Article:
As if the spirit of the whales had wanted to avenge the massacre of which they had been victims!..... But still.... It's not just legends like those of the whales or the Juggler who come back to haunt the imagination of Rivelois on occasion.


What pleases me is the subtle relationship that the promoters of La Baleine endiablée have been able to establish between their very trendy new business and the maritime past of our old village. I have tried to show that the name Baleine endiablée brings us back to the distant era of the beluga whale fisheries, the smallest whale, which took place here roughly from 1800 to 1935. The same goes for some of their malted creations from the microbrewery that borrows local colors - the 132, the Ouellée or the Jongleuse. There's more... The promoters have not fallen into excess by trying to set up here the type of business typical of Grande Allée: there is no question of sinking into delusions of grandeur and flashiness. They contented themselves with restoring luster to the building while making a few adaptations made necessary by the new vocation. We even kept the furniture in place as much as possible to keep a friendly character to the accommodation offered. It must be said, the affordable accommodation infrastructure is insufficient in Kamouraska during certain times of the year! Your return to school has been particularly successful on all counts. It is now the entire surrounding area that has been pulled from its torpor. Good luck and long life!


The son - The independent Braserie

Jérémie Tremblay, our brewer and co-owner, is a passionate and extremely talented young man. A student in micro-brewery production techniques (ECA.0Q) at Cégep de Jonquière, Jérémie has worked for several years in the field of service in cafes or bar-restaurants. Plus, he's trained as a bartender with mixologist Ron Evans. He also completed an internship and worked as a brewer with the master brewers of the Saint-Fût microbrewery. He started a Bachelor of Education before reorienting his career towards the world of beer. He is passionate and aspires to have his own microbrewery in order to share his passion with his customers. Throughout his career, he has developed beer recipes by rigorously brewing and perfecting the beers he wishes to introduce.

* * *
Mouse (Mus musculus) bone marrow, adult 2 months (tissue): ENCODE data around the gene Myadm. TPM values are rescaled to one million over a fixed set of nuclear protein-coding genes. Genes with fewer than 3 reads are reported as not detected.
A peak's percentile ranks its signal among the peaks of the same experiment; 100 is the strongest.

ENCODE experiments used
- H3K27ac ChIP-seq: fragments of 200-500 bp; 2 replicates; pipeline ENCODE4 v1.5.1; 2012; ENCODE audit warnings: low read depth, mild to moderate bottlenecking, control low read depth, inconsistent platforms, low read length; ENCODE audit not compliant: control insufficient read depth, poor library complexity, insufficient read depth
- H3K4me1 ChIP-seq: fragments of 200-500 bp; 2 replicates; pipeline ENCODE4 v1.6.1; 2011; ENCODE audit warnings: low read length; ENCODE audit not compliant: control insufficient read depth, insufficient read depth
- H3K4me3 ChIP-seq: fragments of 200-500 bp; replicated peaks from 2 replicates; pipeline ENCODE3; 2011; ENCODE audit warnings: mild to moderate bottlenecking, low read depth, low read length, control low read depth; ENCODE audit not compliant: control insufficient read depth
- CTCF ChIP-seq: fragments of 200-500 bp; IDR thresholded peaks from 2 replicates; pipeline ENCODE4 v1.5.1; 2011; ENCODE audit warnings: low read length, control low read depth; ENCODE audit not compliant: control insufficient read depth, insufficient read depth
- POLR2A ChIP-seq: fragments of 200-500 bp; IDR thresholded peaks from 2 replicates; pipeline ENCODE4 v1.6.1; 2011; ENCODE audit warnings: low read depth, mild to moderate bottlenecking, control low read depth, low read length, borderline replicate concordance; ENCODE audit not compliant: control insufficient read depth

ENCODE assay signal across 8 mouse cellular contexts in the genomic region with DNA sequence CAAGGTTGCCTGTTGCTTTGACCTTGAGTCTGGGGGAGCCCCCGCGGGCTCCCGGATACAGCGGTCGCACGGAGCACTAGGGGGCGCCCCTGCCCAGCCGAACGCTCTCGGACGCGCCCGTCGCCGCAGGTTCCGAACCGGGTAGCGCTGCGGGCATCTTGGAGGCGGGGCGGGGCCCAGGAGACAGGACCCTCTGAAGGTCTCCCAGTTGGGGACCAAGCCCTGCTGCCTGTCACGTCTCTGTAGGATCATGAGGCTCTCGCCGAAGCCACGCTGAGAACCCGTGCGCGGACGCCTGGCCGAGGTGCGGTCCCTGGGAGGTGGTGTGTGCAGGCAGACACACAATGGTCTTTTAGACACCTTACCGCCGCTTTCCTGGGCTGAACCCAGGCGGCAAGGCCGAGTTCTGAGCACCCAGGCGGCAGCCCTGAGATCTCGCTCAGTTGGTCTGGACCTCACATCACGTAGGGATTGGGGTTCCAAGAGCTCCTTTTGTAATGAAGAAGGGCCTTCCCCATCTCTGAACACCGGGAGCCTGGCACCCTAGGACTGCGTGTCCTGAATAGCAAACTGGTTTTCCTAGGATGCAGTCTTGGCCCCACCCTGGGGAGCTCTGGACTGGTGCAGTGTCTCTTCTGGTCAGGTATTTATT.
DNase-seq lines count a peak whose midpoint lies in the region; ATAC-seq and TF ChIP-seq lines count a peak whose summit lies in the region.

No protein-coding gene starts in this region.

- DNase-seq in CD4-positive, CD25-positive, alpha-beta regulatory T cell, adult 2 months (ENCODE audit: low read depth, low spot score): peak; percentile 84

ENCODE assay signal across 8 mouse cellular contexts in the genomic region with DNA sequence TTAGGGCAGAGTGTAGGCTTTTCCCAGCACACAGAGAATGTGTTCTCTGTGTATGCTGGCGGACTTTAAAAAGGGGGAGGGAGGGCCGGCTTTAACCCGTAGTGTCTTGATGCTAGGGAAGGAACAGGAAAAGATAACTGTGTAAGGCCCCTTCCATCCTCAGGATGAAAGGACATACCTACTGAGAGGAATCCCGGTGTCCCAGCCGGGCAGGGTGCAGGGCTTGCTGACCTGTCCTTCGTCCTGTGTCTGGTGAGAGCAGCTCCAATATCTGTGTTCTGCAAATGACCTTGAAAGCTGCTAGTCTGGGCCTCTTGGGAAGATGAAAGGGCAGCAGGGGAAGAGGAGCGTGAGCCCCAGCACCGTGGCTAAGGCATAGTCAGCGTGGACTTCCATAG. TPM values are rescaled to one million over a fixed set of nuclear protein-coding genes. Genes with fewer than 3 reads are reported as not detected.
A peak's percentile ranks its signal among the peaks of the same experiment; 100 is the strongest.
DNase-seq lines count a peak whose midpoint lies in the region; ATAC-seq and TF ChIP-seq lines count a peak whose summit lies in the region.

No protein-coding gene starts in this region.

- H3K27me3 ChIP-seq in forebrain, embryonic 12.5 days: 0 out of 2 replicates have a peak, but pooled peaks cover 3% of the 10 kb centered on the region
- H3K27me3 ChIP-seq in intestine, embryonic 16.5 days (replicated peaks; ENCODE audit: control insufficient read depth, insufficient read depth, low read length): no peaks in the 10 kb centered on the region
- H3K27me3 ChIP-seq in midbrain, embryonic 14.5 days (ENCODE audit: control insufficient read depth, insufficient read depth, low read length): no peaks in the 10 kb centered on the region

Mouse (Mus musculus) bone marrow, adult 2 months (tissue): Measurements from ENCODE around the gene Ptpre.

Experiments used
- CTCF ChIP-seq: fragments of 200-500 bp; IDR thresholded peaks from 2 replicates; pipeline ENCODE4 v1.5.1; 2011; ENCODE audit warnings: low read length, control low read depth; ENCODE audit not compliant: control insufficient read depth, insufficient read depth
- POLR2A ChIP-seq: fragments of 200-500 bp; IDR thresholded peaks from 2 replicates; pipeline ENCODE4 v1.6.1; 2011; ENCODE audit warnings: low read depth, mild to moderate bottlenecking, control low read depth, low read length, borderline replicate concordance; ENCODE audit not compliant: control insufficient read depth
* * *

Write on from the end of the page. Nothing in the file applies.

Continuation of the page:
Our objectives with respect to beer products are quite simple. On the one hand we want to respect classic beer styles and on the other hand follow trends and innovate. Ideally, each customer will be able to find the styles he already knows how to appreciate in beer and dare to try new things and develop his tastes. We want to revisit the way to taste beer

The father - The friendly hostel

Sylvain Tremblay is the President of La Baleine Endiablée. Excellent communicator, team player, he has proven to be a visionary manager.

At the Auberge de la Baleine Endiablée, we   offer a variety of accommodations that will please a large clientele. The Whale complex has 50 rooms. Guests have the choice between a room with a private balcony or a bed in an intimate dormitory. This is a friendly hostel, that is, a different hostel. Those who frequent this type of place are passionate about travel and discovery. They come there above all to meet each other in respect and good humor. It is a simple, unpretentious place that will undoubtedly charm travelers in search of humanity and relaxation. There are no televisions in the hostel. We invite people to visit the exceptional attractions of the various municipalities and towns that make up the MRC de Kamouraska. Welcome to the convivial Auberge de la Baleine Endiablée in Rivière-Ouelle, Kamouraska.